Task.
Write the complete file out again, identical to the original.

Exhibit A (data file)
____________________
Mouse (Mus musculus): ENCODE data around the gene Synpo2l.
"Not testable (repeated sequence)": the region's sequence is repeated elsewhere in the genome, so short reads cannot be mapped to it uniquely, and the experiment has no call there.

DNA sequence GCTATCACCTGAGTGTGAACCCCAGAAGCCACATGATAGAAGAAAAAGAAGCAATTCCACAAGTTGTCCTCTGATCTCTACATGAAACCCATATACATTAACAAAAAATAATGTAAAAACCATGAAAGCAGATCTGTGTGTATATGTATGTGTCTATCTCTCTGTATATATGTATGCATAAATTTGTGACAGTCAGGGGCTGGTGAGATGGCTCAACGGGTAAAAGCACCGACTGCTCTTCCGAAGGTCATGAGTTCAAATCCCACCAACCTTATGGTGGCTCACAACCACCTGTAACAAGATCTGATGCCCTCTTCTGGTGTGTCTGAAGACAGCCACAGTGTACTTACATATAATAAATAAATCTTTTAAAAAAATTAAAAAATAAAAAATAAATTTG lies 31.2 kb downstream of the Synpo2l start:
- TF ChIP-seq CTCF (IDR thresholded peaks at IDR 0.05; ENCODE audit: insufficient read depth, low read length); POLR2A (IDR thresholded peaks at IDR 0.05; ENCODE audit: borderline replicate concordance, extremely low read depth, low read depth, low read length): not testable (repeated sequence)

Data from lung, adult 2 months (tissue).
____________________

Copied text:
Mouse (Mus musculus): ENCODE data around the gene Synpo2l.
"Not testable (repeated sequence)": the region's sequence is repeated elsewhere in the genome, so short reads cannot be mapped to it uniquely, and the experiment has no call there.

DNA sequence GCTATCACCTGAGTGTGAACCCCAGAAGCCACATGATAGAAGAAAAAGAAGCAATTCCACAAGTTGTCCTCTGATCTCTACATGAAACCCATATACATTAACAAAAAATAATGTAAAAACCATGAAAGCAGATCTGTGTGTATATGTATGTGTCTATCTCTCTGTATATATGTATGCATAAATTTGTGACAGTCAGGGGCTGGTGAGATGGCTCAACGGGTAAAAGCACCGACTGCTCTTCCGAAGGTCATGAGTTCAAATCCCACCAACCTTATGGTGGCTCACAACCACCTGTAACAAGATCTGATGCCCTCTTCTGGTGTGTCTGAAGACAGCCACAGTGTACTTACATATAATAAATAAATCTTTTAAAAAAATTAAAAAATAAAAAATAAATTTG lies 31.2 kb downstream of the Synpo2l start:
- TF ChIP-seq CTCF (IDR thresholded peaks at IDR 0.05; ENCODE audit: insufficient read depth, low read length); POLR2A (IDR thresholded peaks at IDR 0.05; ENCODE audit: borderline replicate concordance, extremely low read depth, low read depth, low read length): not testable (repeated sequence)

Data from lung, adult 2 months (tissue).